Newborn roseate spoonbill chicks in Florida Bay
Numbers of roseate spoonbill nests in Florida Bay are slowly climbing as we explore new territories. It's encouraging to see them rebound after a slow and steady decline over the last 15 years. Islands that we never considered suitable for the pink birds are surprisingly hosting good-sized colonies and reshaping our ideas of their nesting and foraging habits.
Chicks around the age of 12 days, known as Stage II, will spend another 20 days on the nest before making their first flights.
We're finding a healthy variation of chicks at different stages, from hatchlings to fledglings, all across the Bay. This isn't out of the ordinary but it helps us see how these birds' nesting schedules are related to food availability. For example, in the northwestern section of the Bay where tides control water levels, spoonbills nested earlier in the season because they could find sufficient food as tides withdrew. When you boat eastward where wind and rainfall controls water levels, you find that spoonbills choose to nest later, waiting for the dry season to kick in. Once water levels are low enough to amass fish in large concentrations, adults will commit to laying a clutch. With shallow water bringing an abundant food source, adults will be able to sustain their young through the nesting season. That's the plan, at least.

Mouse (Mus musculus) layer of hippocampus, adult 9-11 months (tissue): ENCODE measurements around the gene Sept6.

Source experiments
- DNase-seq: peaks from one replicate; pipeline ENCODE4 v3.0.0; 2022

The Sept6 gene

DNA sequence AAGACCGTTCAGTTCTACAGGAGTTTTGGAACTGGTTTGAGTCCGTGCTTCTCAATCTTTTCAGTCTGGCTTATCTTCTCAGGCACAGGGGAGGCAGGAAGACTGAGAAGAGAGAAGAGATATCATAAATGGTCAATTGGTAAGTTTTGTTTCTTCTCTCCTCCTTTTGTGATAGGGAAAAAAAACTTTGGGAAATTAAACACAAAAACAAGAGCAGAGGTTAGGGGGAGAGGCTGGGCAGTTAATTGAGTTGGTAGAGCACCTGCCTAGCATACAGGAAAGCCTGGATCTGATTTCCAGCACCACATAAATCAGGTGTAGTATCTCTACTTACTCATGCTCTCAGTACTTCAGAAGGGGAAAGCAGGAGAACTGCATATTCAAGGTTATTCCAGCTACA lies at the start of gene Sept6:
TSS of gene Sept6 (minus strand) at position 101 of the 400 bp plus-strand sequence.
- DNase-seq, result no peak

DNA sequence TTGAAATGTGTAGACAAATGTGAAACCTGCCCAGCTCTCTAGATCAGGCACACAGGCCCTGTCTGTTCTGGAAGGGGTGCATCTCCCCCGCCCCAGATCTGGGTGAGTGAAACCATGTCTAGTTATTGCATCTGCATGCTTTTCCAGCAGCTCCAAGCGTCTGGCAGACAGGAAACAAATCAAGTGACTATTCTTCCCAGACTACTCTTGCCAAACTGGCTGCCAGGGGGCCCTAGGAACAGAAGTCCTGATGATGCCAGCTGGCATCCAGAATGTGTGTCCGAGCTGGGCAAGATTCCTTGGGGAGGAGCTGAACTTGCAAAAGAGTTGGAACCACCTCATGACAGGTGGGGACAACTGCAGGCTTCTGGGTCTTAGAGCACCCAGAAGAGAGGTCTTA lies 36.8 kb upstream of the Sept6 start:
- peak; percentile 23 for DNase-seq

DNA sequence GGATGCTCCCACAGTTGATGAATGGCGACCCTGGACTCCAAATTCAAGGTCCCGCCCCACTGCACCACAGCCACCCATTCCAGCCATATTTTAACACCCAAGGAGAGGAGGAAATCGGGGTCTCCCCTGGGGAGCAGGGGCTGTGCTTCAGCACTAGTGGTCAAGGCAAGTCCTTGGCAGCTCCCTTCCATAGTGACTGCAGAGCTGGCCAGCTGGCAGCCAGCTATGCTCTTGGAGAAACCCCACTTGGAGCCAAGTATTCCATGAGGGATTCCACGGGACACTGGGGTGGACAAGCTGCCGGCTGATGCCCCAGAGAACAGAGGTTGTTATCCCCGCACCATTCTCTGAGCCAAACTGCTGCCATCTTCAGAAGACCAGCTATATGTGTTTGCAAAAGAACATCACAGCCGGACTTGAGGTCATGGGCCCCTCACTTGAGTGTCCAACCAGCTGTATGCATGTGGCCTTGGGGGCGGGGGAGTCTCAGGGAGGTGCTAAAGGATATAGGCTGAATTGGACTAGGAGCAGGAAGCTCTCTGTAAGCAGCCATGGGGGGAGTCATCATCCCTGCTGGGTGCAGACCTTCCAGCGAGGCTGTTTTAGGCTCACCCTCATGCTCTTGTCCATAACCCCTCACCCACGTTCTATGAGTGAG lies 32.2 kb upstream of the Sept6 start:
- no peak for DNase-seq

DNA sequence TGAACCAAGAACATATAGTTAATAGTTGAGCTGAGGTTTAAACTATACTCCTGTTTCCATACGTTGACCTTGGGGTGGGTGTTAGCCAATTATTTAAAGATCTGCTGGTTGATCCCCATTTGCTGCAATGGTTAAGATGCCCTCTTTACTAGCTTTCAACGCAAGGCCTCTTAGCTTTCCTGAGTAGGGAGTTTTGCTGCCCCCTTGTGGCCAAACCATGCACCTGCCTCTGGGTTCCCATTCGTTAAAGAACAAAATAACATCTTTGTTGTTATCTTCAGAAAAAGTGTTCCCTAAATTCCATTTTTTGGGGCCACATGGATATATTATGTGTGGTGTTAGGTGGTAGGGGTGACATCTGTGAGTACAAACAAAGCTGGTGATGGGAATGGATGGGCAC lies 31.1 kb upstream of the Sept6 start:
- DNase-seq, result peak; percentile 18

A chick only a few days shy of fledging the nest lays motionless below its nest after a cold front in February.
Recently a cold front pushed through south Florida and dumped rain for three straight days. What seems like a small event to us, a 4-inch rise in water levels effectively disables the spoonbills from accessing optimal foraging grounds. Immediately after, across the board, we witnessed an abandonment of nests and several chicks not far from fledging, washed up in the mangroves. While it's too early in the data set to directly connect the rain event to nest abandonment, we can't say it was entirely coincidence.
A Stage II chick, about 10 days old is found lifeless in the rain-soaked red mangrove prop roots
I can't tell you how heart-wrenching this is to see, how helpless they look, but it's the reality that these birds live with. Albeit disturbing, this is exactly the point Audubon is trying to drive home. Water levels determine everything in the southern Everglades and Florida Bay. While we can't control the weather, we are controlling the water flowing from the north and we must be extremely careful with how we use it